Posted by: columbiahighlands | May 19, 2010

Explore Your Own Backyard this Summer!

Join a local conservation or outdoors group on a hike  exploring the beautiful trails and landscapes of the Columbia Highlands this hiking season. Hikes range from day-long treks through the region’s finest trails traversing the Colville National Forest’s remaining wild gems to short family-friendly nature walks that leave plenty of time to observe plants, birds, and other wildlife. Bring your camera and be prepared to see a variety of wildflowers, wildlife, and expansive mountain views.

Emerald Lake in Hoodoo Canyon

Conservation Northwest and the Spokane Mountaineers hikes in the Columbia Highlands:

May 22: Bodie Mountain hike (near Republic)

This 7-mile hike starts near the summit of Bodie Mountain and threads through open grassy slopes and rocky, broken ridgetops that roll into dry Douglas-fir forests, a rare and threatened habitat type.

On this 8-mile hike, you’ll encounter open old-growth forests of ponderosa pine and other stately giants, home to the state-listed Great Gray Owl, largest of all North American owls. Wildflower lovers will enjoy the expansive meadows awash with color and the tiny Okanogan fameflower, which grows nowhere else in the world outside the Columbia Highlands.

On this 8-mile hike just south of the Salmo-Priest Wilderness Area, where you can drink in views of Idaho’s Selkirk Mountains, Priest Lake, and meadows of bear grass and other wildflowers. 

June 19: Twin Sisters wilderness hike (near Kettle Falls)

Think lynx on this 12-mile forest walk through the most secluded habitat in the western Colville National Forest. This lightly used trail traverses ancient mountains lush with lodgepole pine and old forests of Douglas fir and western red cedar–prime habitat for the endangered lynx and wolverine.

June 26-27: Kettle Range Rendezvous with 5 hike options (near Kettle Falls)

Join Conservation Northwest for this 8th annual weekend of Saturday day-hiking followed by a delicious potluck BBQ around the campfire and car camping in the beautiful Kettle Range Mountains of the Colville National Forest.
    1) Hoodoo Canyon from Trout Lake hike 
    2) Hoodoo Canyon from Deadman Creek hike 
    3) White Mountain hike 
    4) Wapaloosie Mountain to Jungle Hill hike 
    5) Stickpin to Leona Trail Loop hike

Beginning near a historic miner’s cabin, this 10-mile hike takes you through a rolling parkland of huge old-growth ponderosa pines interspersed with open meadows and wetlands.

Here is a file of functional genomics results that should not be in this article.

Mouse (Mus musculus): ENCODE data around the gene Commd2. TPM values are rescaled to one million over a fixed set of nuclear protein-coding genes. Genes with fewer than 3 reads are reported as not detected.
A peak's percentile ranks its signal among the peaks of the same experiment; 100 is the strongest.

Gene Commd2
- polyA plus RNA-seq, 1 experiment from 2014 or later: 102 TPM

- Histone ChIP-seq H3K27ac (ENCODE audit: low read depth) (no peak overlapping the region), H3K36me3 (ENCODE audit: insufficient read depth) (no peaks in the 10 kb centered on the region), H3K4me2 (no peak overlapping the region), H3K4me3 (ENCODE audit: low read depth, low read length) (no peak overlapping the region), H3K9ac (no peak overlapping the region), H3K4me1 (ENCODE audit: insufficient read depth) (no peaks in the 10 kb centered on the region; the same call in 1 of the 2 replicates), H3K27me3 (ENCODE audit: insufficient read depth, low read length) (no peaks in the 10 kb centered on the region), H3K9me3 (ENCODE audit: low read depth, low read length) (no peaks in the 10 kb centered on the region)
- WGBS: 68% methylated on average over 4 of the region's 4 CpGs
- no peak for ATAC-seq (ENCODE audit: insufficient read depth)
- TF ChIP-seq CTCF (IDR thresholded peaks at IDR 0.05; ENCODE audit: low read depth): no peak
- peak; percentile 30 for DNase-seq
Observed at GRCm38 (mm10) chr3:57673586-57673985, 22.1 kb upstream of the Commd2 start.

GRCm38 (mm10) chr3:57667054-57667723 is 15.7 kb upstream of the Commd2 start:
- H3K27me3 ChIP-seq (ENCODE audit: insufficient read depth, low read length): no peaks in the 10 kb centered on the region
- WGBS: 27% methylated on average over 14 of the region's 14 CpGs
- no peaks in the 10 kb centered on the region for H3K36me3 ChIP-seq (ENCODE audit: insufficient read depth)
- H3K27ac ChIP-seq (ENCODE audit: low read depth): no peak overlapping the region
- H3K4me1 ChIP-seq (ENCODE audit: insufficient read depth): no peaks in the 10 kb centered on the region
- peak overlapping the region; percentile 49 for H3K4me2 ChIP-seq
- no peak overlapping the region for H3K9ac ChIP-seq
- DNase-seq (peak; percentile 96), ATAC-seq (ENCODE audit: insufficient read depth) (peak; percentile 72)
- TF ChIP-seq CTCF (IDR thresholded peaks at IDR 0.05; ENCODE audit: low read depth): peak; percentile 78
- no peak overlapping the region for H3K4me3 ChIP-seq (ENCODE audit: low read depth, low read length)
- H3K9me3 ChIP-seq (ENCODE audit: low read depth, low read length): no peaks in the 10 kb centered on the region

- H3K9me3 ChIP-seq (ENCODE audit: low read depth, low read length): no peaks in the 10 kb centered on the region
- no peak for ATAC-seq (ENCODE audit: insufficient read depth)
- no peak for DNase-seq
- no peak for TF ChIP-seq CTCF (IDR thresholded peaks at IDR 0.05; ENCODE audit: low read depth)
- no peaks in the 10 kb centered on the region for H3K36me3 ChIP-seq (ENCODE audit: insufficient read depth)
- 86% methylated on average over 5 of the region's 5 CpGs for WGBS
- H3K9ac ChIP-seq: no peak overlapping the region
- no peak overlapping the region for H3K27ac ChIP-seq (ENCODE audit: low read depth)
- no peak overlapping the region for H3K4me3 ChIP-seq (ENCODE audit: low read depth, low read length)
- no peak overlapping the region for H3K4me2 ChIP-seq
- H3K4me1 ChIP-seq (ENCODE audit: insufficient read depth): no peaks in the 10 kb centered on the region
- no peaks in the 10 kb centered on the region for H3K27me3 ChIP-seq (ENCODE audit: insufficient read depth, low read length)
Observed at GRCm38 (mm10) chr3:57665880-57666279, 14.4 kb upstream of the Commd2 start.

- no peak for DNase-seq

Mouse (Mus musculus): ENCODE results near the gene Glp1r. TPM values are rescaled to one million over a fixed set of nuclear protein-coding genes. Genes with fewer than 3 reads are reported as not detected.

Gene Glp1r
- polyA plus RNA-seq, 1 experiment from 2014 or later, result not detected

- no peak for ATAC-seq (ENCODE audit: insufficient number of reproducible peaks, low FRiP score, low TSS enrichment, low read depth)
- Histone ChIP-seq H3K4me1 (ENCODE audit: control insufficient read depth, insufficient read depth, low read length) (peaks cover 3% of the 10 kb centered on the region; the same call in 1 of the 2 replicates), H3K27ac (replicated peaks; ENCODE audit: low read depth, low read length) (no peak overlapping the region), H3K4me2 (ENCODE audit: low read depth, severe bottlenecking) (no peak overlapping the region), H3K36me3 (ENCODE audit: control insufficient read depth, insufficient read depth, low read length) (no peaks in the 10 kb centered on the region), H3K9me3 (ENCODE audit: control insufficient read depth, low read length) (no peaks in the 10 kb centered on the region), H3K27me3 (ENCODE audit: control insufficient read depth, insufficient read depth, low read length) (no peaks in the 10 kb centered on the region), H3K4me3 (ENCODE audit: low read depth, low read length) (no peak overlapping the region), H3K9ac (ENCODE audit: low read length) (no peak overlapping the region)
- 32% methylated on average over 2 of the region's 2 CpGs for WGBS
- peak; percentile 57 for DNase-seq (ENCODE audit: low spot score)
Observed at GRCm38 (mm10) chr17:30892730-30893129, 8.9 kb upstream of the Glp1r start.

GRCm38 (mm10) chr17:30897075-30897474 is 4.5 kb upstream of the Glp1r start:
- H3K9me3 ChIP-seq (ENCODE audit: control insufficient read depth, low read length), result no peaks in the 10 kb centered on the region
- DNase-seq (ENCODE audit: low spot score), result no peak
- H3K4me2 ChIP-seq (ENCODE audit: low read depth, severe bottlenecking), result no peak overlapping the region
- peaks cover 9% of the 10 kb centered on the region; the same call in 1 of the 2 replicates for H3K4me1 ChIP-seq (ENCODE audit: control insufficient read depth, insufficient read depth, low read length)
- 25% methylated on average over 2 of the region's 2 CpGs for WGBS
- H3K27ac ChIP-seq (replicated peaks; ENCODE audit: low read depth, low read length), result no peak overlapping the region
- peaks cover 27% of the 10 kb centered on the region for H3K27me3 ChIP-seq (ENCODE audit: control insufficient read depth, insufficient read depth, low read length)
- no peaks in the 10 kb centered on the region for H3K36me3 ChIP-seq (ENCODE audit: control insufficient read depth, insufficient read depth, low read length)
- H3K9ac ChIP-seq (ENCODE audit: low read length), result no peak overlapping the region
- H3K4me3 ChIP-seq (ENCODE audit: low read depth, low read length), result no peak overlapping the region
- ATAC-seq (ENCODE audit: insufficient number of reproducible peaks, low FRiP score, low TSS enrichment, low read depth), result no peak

This 9-mile hike packs three classic Columbia Highlands treks in one incredible hike. Begin on the Wapaloosie Trail, which passes through open meadows where sagebrush and subalpine parkland intermingle amid a riot of wildflowers. From the remains of the old lookout on top of 7,140-foot Copper Butte, highest peak in the Kettle Range, enjoy horizon-spanning of British Columbia’s Rossland Range to the north and the Selkirks to the east. Return on the historic Old Stage Trail, the remnants of Washington’s first highway.

July 17: Hall Mountain hike (near Metaline Falls)

Knockout views of alpine meadows, Sullivan Valley and Crowell Ridge will reward you at the 6,323-foot summit, the site of a former fire tower lookout. This challenging, 14-mile day hike offers fit hikers a steady, challenging climb along Noisy Creek, then up to the summit, gaining 3,200 feet of elevation in 7 miles.

Aug 7 (Sat): Bunchgrass Meadows Native Plant Hike

Join the Washington Native Plant Society and Conservation Northwest for an exploration of Bunchgrass Meadows Research Natural Area in Harvey Creek Roadless Area, a refuge for flora and fauna vying for wilderness designation about 2 1/2 hours north of Spokane. Bunchgrass Meadows features a high elevation sphagnum bog with ponds at each end, and is home to the only population of northern bog lemmings in the region. Feast your eyes on more than 130 other plant species, such as sundew and white bog orchid, and rare dragonflies and butterflies that flit among them.

Because of area’s sensitivity participation is limited and registration is required. Contact Grant Cummings for details and to reserve your spot:

This outing is organized by the northeast chapter of Washington Native Plant Society and led by Lawton Fox, an experienced guide with WNPS and a professor of botany and biology.

For more information about hikes sponsored by Conservation Northwest, the Spokane Mountaineers, and REI, click here. 


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